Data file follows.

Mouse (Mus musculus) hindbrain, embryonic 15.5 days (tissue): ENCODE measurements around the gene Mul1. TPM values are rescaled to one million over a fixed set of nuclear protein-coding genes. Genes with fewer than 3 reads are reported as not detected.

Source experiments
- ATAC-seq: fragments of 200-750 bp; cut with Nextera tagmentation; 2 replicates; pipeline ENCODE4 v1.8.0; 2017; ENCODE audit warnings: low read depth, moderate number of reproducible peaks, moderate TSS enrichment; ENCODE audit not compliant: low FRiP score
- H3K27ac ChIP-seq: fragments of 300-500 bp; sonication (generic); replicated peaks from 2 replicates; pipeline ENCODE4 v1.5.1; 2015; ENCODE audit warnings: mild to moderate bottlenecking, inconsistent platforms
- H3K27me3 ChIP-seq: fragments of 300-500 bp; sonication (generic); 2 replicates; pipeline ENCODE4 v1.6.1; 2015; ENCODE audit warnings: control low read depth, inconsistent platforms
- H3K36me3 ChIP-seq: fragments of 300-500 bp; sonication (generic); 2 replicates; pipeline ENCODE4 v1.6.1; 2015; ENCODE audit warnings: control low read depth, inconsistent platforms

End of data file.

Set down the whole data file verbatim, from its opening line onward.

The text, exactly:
Mouse (Mus musculus) hindbrain, embryonic 15.5 days (tissue): ENCODE measurements around the gene Mul1. TPM values are rescaled to one million over a fixed set of nuclear protein-coding genes. Genes with fewer than 3 reads are reported as not detected.

Source experiments
- ATAC-seq: fragments of 200-750 bp; cut with Nextera tagmentation; 2 replicates; pipeline ENCODE4 v1.8.0; 2017; ENCODE audit warnings: low read depth, moderate number of reproducible peaks, moderate TSS enrichment; ENCODE audit not compliant: low FRiP score
- H3K27ac ChIP-seq: fragments of 300-500 bp; sonication (generic); replicated peaks from 2 replicates; pipeline ENCODE4 v1.5.1; 2015; ENCODE audit warnings: mild to moderate bottlenecking, inconsistent platforms
- H3K27me3 ChIP-seq: fragments of 300-500 bp; sonication (generic); 2 replicates; pipeline ENCODE4 v1.6.1; 2015; ENCODE audit warnings: control low read depth, inconsistent platforms
- H3K36me3 ChIP-seq: fragments of 300-500 bp; sonication (generic); 2 replicates; pipeline ENCODE4 v1.6.1; 2015; ENCODE audit warnings: control low read depth, inconsistent platforms